Policy-making in Singapore is indifferent to its ill-effects on large swathes of the population., much less to individuals. The term “Singaporeans” is an abstraction used to justify policy-making. In reality, individuals do not figure in the calculus at all.
Do Singapore’s policies sometimes go against the interests of individual Singaporeans? Do they occasionally curtail Singaporeans’ civil rights and privileges? Do policies sometimes require sacrifices from Singaporeans now and again for a greater good?
Of course they do. And sometimes for good reason. Some policies such as National Service exist for a reason, even if the implementation is unprofessional and the personal cost large.
But does this standard apply to all of the PAP’s policies? And do some policies result in such harm to individuals that they should not have been countenanced at all?
I can think of several off the top of my head.
As furrybrowndog has highlighted in his excellent post, CPF returns are dismal. And this policy, designed to serve retirement needs, is in fact failing on a grand scale. Instead, CPF Life is being introduced and is being made mandatory, along with the retirement age being raised. Realistically speaking, retirement is receding into the horizon for many Singaporeans. Yet while Rome burns, the PAP has over the years preferred to “invest” excess reserves.
Really, folks, while CPF monies are not directly linked to GIC and Temasek investments, that is just a verbal sleight of hand. The CPF fund holds Singapore government bonds, which means that Singaporeans are general creditors of the Singapore government. The proceeds of bond issuance to the CPF commingle with the working capital on the Singapore government balance sheet. Some of that money on the balance sheet inevitably ends up funding investments. It’s time to call the CPF what it really is, a cheap source of long term financing for the PAP government.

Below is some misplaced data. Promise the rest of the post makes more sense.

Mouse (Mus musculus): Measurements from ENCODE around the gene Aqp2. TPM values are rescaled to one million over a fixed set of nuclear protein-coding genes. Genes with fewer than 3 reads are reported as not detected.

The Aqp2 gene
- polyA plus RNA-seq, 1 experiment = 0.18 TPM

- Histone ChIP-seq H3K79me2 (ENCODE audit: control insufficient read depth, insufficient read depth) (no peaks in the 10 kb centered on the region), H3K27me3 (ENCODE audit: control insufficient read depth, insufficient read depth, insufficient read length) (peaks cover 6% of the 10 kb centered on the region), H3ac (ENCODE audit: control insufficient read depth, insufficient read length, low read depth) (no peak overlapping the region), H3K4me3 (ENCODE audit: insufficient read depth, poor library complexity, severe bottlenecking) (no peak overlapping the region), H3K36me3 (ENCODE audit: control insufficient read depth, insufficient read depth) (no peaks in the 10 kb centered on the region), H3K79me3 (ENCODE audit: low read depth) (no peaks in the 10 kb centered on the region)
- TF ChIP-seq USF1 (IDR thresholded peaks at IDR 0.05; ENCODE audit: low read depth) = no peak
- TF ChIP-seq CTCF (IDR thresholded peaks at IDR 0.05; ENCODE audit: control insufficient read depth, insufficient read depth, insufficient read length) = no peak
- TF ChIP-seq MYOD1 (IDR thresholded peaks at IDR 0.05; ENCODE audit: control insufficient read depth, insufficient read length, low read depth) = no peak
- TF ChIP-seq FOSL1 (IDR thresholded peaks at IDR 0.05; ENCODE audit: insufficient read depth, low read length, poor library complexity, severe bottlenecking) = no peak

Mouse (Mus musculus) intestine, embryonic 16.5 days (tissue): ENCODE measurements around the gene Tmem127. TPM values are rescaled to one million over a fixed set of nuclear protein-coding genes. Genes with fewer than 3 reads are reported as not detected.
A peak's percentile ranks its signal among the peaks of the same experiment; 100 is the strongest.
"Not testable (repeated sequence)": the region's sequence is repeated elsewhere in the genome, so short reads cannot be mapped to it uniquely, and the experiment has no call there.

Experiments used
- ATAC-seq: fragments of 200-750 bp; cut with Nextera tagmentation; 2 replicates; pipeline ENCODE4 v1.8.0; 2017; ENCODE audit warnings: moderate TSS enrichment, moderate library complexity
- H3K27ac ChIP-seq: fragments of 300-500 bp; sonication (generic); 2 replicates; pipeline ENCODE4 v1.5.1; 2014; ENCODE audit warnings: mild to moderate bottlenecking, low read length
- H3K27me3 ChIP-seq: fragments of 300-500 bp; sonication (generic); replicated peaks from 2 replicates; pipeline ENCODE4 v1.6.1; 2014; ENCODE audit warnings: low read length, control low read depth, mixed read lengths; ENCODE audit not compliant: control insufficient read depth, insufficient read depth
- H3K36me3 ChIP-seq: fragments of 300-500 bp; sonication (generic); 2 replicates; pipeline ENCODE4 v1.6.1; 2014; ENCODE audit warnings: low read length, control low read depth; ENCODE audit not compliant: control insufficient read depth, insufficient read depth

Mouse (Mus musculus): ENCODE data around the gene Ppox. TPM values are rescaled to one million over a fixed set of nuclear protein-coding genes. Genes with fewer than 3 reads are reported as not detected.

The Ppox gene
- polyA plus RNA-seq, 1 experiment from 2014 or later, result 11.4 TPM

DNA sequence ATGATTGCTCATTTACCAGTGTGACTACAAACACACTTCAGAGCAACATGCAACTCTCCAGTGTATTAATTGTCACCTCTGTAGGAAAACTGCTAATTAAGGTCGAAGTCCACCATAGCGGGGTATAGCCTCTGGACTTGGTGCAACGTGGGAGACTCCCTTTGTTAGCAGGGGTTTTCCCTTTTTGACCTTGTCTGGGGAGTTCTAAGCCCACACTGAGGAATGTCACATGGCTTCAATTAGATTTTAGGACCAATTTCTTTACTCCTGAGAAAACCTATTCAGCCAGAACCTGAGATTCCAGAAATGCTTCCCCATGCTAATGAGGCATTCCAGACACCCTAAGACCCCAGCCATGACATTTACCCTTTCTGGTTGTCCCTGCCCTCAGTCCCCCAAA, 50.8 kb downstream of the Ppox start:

If you’re a low wage worker, think of how the relaxed immigration policy, GST hikes, and strenuous protestations by the PAP against a minimum wage policy, were all meant to boost economic growth, “help” the lower income groups, and increase national competitiveness.
Economic growth has indeed increased over the years, except of course, we all know that economic growth in the last several years has disproportionately benefited the higher income groups, putting paid to the idea that broad benefits accrue to “Singaporeans”. More like the top 20% of Singaporeans, per the Pareto distribution.
If you’re in the market for a house because, say, you’re a newly wed, you’re out of luck. Just like if you have ever been inconvenienced by a completed but unopened MRT station. Well, the just-in-time policy I described in Singapore, Inc. works just fine, according to the government. Too bad for you, the individual who has to delay marriage or deal with the inconvenience of public transportation.
If you’re single, “lagi worse” as we would say in the army. Regarding property, you can fuhgedditboutit. Private property is currently in the stratosphere, you won’t be eligible for HDB housing until 35, and even then, it’s going to be a pricey resale flat. Family-friendly values never sounded like a dirty word until you wanted your own place, even just a tiny little tenement, but were single and hence ineligible.
And if you’re one of those suckered into a “growth” industry that the Singapore wants to nurture, I hope your career had a roaring start. That is, if you even got a job in the industry. Attracting investment into the chosen industry was ever the apple of the PAP’s eye, never the individual, so take that lesson and learn something from it. [Take note, prospective Yale-NUS liberal arts students. You are lab rats, even if you don't know it.]
Finally, the death penalty could conceivably deter serious crimes, but if you are the one on death row, you as an individual certainly never figured in the policy-making process. Neither did any of us, as I recall. The death penalty in Singapore simply was.
Policy-making in Singapore is indifferent to its ill-effects on large swathes of the population, much less to individuals. The term “Singaporeans” is an abstraction used to justify policy-making. In reality, individuals do not figure in the calculus at all.
The next time the PAP claims a policy is necessary for the continued well-being of the nation/“Singaporeans”/economy/the Merlion...
Take a deep breath, and batten down the hatches.
Hard truth #4 in the next post.